Sunday, July 4, 2010

Happy Independence Day!

Status Update: A little over 26K words into my current project, a middle grade novel about a young drummer boy in the Civil War. A little more than halfway to my goal of 50K words for the first draft. At this rate, I'll finish it sometime in 2012, maybe--but I've set a goal to have the first draft finished by September, and have it polished and ready to sell by January. I'll track my progress here, and we'll see how I do.

Now for my second podcast review, this one on Tony Cocks's Binge Thinking History. Aside from the very cool name--I, for one, have often gone off on thinking binges--Tony brings history to life from a different perspective than the one we Americans often get. See, Tony is British, and he unapologetically brings us the British version of events. He's a little more into dates and facts and names than Dan Carlin, but his podcasts are rich in historical detail, just chock-full of the kind of stuff that brings history to life in the classroom. His podcasts, instead of being single-episode treatises focused on a central theme, are long, in-depth investigations that stretch over four or five or six episodes.

And as I have already mentioned, his point of view is definitively British. His podcasts explore the kinds of subjects nerds like me tell ourselves we'll read about when we have time, then never make the time. His most recent subject is a multi-part discussion of the history of the British navy; in six episodes so far, he's up to Nelson and Trafalgar. Before that was a five-part history of the Battle of Britain. And before that--to me, his most interesting subject so far--was a history of Britain's evolution from feudal monarchy to constitutional monarchy, and the gradual erosion of the king's power in favor of something that looks today much like a representative democracy.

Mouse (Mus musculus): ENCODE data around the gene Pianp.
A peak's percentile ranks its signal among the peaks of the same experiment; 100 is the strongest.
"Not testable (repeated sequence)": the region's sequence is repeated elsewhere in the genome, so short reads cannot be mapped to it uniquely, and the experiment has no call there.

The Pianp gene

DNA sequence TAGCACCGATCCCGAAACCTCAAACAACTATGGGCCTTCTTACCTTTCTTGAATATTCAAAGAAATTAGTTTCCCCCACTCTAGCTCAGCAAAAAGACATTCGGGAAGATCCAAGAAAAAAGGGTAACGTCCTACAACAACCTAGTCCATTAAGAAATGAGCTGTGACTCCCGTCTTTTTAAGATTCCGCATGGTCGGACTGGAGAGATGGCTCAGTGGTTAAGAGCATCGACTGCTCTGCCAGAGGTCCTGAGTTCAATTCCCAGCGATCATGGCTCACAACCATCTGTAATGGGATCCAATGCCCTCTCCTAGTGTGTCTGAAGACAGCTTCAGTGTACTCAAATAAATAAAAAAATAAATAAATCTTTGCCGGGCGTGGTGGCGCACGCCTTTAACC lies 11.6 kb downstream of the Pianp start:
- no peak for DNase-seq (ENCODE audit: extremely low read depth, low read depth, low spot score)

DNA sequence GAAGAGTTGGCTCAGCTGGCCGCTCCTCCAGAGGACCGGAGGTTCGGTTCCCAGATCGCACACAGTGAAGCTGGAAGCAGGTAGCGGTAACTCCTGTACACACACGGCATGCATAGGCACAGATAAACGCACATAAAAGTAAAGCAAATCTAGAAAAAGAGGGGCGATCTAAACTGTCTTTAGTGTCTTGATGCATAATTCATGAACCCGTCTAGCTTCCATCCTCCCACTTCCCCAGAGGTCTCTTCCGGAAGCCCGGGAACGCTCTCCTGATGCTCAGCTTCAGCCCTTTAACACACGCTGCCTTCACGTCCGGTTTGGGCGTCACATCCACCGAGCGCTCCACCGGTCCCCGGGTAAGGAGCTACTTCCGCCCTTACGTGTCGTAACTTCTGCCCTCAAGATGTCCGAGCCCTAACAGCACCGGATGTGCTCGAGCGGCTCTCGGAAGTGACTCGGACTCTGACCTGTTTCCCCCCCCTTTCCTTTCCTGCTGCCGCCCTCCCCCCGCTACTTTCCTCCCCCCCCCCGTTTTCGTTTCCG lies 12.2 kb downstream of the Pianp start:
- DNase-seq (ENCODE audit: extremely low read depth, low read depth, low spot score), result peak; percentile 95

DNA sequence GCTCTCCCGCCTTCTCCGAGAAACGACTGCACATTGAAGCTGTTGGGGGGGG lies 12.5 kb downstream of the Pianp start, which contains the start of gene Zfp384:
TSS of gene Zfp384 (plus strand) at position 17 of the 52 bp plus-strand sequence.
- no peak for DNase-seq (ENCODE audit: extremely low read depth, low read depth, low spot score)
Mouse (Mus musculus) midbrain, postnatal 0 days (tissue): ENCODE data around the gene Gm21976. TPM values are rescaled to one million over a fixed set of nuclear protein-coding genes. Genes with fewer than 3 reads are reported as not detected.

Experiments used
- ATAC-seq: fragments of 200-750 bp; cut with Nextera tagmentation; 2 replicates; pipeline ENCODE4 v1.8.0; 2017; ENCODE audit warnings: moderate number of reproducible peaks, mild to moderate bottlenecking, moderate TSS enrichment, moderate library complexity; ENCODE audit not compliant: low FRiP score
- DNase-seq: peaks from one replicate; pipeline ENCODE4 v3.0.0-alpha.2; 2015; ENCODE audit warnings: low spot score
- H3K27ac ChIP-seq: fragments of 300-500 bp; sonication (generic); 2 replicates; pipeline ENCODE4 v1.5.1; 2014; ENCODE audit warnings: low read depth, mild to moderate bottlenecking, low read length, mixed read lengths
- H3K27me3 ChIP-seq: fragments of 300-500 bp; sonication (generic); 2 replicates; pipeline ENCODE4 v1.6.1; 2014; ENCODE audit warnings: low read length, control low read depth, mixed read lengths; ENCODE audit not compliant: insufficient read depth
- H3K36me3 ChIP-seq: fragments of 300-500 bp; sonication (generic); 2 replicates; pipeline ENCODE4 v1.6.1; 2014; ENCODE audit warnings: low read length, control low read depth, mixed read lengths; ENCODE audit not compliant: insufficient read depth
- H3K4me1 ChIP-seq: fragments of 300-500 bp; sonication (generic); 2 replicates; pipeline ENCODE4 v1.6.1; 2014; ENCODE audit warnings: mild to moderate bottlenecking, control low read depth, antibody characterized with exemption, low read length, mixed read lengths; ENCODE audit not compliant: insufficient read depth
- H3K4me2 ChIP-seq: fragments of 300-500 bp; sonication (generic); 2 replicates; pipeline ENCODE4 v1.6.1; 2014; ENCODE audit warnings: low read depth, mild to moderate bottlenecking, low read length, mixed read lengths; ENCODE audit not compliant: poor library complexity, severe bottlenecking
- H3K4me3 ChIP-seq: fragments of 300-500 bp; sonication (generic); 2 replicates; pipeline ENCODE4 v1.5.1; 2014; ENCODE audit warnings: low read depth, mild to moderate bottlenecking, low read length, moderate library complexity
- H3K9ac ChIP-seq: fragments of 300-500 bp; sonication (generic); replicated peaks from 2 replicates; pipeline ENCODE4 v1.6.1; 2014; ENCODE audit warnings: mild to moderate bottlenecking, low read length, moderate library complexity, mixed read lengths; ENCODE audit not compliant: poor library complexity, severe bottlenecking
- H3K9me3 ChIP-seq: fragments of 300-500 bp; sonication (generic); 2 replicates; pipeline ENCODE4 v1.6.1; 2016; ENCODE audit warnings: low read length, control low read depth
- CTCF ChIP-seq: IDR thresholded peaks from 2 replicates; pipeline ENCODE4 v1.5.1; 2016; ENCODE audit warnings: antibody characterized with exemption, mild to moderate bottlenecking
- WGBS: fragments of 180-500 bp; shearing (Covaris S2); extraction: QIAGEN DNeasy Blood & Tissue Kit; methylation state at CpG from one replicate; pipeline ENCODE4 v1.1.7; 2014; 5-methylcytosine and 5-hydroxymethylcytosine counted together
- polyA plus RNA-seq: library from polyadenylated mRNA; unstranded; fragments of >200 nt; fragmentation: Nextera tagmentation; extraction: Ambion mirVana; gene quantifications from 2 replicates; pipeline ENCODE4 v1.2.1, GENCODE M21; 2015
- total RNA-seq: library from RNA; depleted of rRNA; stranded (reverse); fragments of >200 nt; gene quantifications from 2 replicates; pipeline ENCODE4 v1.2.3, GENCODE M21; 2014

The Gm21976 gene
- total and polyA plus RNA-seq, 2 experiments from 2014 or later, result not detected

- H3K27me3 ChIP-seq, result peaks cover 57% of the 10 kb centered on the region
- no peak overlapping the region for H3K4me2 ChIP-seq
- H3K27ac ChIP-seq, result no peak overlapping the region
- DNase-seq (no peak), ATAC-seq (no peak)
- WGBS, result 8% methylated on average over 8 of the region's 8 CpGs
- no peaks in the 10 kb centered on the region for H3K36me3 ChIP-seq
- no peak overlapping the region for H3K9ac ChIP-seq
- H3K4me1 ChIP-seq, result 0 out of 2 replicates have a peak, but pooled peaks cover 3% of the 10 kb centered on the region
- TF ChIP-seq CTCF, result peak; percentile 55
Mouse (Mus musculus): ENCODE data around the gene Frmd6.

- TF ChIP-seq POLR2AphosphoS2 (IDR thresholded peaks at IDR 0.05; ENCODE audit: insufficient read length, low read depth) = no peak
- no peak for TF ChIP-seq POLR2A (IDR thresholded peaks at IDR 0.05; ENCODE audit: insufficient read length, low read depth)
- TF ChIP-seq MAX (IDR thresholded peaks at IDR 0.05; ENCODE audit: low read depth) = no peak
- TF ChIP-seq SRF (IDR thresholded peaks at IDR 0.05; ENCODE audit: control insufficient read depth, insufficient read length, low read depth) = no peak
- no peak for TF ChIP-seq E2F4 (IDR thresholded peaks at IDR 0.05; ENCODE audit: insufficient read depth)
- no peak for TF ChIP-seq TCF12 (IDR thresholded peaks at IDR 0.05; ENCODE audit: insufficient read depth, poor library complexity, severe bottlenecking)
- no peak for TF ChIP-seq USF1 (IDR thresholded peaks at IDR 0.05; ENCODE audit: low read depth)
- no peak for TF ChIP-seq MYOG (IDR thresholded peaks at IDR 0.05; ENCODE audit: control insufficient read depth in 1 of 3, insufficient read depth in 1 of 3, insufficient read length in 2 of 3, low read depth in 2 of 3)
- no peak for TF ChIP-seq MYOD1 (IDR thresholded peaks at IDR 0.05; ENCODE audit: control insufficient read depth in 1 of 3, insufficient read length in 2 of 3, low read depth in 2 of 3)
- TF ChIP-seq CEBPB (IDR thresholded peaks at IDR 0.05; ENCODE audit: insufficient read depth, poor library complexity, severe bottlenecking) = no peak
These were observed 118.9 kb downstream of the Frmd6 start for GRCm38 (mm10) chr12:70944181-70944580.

And most interestingly, he contends that Simon de Montford--as the leader of Britain's first Republican revolt--and Oliver Cromwell--as the first prime minister who dared to assert Parliament's power over the king's, and won a civil war over the question--should be added to the list of the United States' founding fathers. I can't say I'm entirely convinced, as our founding fathers tend to have been contemporaries with each other, after all, but he makes a strong case. His history certainly does much to show where our founders got their crazy ideas.

And after all, isn't that what history is about? Ideas don't just spring fully formed out of the minds of those we give the credit for them. Like hailstones or snowballs or glaciers, they start small, get passed on from one person to the next, and each one adds a little bit to them until they become forces unto themselves. Ideas don't do anything without people to understand them and take action and make them work, but when the right people get their brains around the right ideas at the right time, they change the world.

I'm happy to recommend Tony's podcast to anybody searching for something new. Tell him I sent you his way. And don't tell me if his only reaction is "Who?"

Happy Independence Day, folks. I'll be hunting for Simon de Montford and Oliver Cromwell in the fireworks tonight.